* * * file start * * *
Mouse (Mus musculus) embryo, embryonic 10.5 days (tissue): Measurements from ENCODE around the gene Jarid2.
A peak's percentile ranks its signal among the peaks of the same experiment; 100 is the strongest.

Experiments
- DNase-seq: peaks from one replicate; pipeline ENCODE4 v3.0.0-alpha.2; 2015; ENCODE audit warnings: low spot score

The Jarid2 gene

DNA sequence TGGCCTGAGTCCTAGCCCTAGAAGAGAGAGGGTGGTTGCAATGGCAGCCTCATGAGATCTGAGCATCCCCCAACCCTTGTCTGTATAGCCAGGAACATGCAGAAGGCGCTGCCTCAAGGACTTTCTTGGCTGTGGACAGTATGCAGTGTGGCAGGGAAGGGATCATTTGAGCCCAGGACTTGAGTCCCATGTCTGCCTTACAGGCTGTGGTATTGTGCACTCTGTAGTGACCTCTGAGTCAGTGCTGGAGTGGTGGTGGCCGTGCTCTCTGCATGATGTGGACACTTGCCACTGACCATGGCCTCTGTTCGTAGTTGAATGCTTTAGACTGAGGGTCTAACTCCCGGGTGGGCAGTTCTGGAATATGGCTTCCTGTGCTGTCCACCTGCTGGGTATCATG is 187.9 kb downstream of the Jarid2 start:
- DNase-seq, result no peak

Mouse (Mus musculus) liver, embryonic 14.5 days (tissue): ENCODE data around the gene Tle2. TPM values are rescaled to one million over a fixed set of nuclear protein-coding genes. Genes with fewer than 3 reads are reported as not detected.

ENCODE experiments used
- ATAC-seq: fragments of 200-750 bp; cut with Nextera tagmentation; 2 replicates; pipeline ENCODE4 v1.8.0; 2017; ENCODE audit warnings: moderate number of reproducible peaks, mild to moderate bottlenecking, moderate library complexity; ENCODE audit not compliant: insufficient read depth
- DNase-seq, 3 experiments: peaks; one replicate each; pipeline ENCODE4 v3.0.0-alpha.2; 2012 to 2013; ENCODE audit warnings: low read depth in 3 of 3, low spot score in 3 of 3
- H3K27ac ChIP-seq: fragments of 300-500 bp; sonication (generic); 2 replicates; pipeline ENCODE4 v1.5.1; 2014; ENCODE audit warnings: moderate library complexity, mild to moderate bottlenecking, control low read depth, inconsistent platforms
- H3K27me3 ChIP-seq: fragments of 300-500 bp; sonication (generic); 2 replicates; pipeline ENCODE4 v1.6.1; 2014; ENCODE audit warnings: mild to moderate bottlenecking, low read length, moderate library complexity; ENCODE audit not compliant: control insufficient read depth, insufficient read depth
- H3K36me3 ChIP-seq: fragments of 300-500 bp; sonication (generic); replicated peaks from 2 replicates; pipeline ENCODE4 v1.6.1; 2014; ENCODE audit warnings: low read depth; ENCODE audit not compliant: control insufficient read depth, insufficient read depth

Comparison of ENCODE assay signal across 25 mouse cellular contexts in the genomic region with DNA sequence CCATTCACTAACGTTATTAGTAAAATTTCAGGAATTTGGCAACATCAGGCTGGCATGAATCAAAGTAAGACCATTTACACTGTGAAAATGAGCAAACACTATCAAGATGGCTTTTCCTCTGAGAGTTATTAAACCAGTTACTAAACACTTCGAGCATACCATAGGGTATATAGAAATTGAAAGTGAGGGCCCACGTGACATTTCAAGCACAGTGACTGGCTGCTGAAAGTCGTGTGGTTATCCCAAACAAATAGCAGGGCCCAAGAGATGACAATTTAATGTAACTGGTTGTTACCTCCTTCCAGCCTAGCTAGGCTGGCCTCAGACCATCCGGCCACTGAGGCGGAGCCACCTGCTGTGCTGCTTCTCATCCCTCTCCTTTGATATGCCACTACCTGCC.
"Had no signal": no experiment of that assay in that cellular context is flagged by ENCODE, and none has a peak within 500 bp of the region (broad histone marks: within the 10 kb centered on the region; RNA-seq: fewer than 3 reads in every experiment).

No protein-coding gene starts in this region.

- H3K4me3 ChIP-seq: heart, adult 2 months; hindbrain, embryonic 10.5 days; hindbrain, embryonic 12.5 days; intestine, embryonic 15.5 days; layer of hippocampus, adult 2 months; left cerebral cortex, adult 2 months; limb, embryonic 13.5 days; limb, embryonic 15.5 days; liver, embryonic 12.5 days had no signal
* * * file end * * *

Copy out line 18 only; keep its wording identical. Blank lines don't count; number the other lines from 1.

- H3K4me3 ChIP-seq: heart, adult 2 months; hindbrain, embryonic 10.5 days; hindbrain, embryonic 12.5 days; intestine, embryonic 15.5 days; layer of hippocampus, adult 2 months; left cerebral cortex, adult 2 months; limb, embryonic 13.5 days; limb, embryonic 15.5 days; liver, embryonic 12.5 days had no signal